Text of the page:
Comeketo Restaurant & Sandwich Shop's lengthy menu quells meat lovers' pangs with savory Brazilian and Uruguayan cuts and substantial vegetarian dishes made with fresh produce. Diners can warm-up human food processers with an appetizer, such as the slices of tender sirloin found in bife a palito ($7.99), or tuck into the costelinha de porco frita com mandioca ($7.99), which consists of fried pork ribs tickled with brazilian spices. A list of elaborate burgers includes the Elephant ($5.99), which, like a real elephant, is actually just a stack of chicken, pork, steak, and sausage accented with bacon and egg. The chorizo al pan's ($7.75) seasoned sausage introduces taste buds to Uruguayan tastes, and grilled Amazon Rainforest medallions ($7.99) stockpile once-popular currency denominations such as breaded eggplant, asparagus, red peppers, and rice. Comeketo rounds out its hefty menu with exotic fruit smoothies and salads as well as American appetizers, pasta, subs, and wraps.
Dinner at Brazilian Steakhouse is a prix-fixe feast: all-you-can-eat portions of bacon-wrapped filet mignon, leg of lamb, and parmesan pork loin reside next to broccoli rabe sautéed with shallots and white wine. More than 70 wines complement these massive meals, including champagnes that sparkle in the light from the dining room's patterned window screens. Diners can ask for wine recommendations from the restaurant's attentive waiters, whose excellent service garnered the steak house a Diners' Choice Award in 2012 and a high-five from Transylvanians who made special requests because of their garlic "allergies."
At each of Oliveira's Steakhouse four locations, the crackling sizzle of roasting meat ring’s out like a starter’s pistol, signaling the beginning of Brazilian-style churrasco feasts. Weaving between tables, servers garbed in black shirts and scarlet neckerchiefs trot out flame-kissed chicken, pork, sausage, and rodízio steak presented upon a meat-laden short sword suitable for speedy delivery or elevating a busboy to knighthood. A salad bar supplements meaty mouthfuls with plates of leafy greens, rice, beans, and sauce-laden noodles.
At Oasis Brazilian Restaurant, family and friends can enjoy authentic Brazilian dishes around tables topped with checkerboard cloths in a relaxed setting. Brazilian-style barbecue and specialty steaks sizzle on long spears over open flames, and a spread of seafood and vegetarian dishes showcase other South American flavors. Peach custard, coconut flan, and rice pudding help finish off hearty meals and spontaneous food fights on a sweet note.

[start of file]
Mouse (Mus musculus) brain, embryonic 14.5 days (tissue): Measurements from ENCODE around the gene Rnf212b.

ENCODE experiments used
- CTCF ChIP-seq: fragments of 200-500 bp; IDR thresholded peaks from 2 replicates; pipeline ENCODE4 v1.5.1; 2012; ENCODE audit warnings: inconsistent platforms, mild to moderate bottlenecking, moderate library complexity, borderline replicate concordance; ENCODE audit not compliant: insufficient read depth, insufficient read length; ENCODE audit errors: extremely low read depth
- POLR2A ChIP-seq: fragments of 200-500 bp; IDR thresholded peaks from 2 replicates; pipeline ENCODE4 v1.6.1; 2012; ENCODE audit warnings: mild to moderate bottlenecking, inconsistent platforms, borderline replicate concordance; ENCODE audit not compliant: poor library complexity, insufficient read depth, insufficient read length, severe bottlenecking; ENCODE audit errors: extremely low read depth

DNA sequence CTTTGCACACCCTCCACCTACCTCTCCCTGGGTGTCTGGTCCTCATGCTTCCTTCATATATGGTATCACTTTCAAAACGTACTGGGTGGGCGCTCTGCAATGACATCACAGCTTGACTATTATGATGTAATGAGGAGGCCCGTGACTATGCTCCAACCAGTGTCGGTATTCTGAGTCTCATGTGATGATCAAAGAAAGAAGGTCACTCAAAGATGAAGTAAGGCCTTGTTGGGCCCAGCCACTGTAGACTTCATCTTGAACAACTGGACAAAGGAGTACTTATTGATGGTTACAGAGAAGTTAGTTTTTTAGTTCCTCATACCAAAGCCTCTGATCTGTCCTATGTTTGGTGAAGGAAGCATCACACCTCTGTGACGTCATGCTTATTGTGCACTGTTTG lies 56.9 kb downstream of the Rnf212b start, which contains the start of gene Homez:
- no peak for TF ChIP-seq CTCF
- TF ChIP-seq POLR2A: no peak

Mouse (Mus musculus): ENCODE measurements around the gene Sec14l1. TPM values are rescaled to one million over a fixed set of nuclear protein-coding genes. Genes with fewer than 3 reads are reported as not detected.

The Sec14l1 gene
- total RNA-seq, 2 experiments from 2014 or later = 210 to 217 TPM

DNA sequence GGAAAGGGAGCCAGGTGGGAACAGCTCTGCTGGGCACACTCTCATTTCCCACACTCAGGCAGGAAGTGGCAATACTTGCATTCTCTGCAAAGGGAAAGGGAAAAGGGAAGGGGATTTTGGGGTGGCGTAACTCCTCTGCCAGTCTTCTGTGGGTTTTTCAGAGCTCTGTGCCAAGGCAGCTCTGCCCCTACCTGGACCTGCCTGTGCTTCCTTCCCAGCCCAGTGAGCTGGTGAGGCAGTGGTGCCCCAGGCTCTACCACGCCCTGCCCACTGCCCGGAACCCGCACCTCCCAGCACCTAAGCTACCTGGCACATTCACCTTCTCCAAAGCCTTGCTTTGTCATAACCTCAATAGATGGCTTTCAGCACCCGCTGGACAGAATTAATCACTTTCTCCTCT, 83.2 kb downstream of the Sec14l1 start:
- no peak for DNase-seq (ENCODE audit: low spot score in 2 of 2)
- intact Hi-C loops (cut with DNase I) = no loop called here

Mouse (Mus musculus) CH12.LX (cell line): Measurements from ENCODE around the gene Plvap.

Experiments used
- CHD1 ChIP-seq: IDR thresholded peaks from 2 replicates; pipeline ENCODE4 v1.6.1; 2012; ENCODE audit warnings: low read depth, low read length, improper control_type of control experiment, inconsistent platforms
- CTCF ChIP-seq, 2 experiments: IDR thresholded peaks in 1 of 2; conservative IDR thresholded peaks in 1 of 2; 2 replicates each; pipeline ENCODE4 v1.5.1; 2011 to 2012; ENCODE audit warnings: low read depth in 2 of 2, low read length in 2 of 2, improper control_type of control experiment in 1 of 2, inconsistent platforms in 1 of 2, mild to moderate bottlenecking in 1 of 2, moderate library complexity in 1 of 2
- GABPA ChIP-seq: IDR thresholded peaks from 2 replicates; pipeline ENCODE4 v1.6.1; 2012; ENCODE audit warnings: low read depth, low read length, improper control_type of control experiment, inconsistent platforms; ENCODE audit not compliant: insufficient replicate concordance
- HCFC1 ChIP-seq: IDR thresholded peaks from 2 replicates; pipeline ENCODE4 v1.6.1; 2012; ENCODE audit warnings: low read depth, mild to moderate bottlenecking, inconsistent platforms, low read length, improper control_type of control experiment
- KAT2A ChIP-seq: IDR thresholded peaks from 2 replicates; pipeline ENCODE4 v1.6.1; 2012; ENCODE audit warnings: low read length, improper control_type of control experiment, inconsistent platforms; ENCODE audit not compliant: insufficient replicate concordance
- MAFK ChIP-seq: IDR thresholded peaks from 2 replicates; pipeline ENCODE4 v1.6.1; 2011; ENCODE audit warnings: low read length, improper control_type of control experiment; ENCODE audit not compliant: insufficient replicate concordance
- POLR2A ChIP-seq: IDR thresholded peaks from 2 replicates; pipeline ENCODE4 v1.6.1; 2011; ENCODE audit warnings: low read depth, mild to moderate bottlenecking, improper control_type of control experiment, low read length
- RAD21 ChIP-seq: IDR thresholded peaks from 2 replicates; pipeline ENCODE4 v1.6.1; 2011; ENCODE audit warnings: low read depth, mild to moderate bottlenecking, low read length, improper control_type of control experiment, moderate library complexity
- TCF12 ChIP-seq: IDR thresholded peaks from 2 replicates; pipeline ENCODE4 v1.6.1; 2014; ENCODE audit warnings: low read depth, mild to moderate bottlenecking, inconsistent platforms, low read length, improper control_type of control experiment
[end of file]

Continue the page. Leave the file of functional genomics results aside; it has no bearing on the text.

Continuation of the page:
Spices from West Africa and steaks from Portugal unite at Bossa Nova Steakhouse, where chefs celebrate Brazilian cuisine’s variegated influences with colorful buffets and 15 kinds of meat. Diners can signal roving waiters to sidle up to tables and slice off choice cuts from swords bearing top sirloin, pork sausage, or chicken wrapped in bacon. Occasional live music lends a festive air to the dining room, whose colorful posters evoke the grandeur of the soaring mountains and cerulean harbors of Brazil. In another corner, diners savor their meaty feasts beneath a colorful wall of old bossa nova records which, with an ear placed against them, curiously sound like late-century hip-hop.
Beneath softly lit chandeliers, Chama Grill's gaucho chefs navigate tables piled with fried bananas and other Brazilian sides, whisking cuts of fire-roasted meats to diners. They hand-carve lightly seasoned top sirloin, brazilian pork sausage, bacon-wrapped filet mignon, and more—and the meat keeps coming whenever diners flip their table cards to indicate they want more. This rodízio style of dining is native to Brazil, as is the churrasco cooking method the chefs employ: All the meat is seasoned, skewered, and slow-cooked over the fire or a sleeping dragon's nose.
The chefs also make their own pasta for a selection of Italian dishes, including handmade jumbo lobster ravioli drowned in a light cream-saffron sauce. In-house wine connoisseurs recommend the best pairings for a certain meat or a diner's zodiac sign from the international wine list, which includes bottles from Chile, Argentina, Europe, and the United States.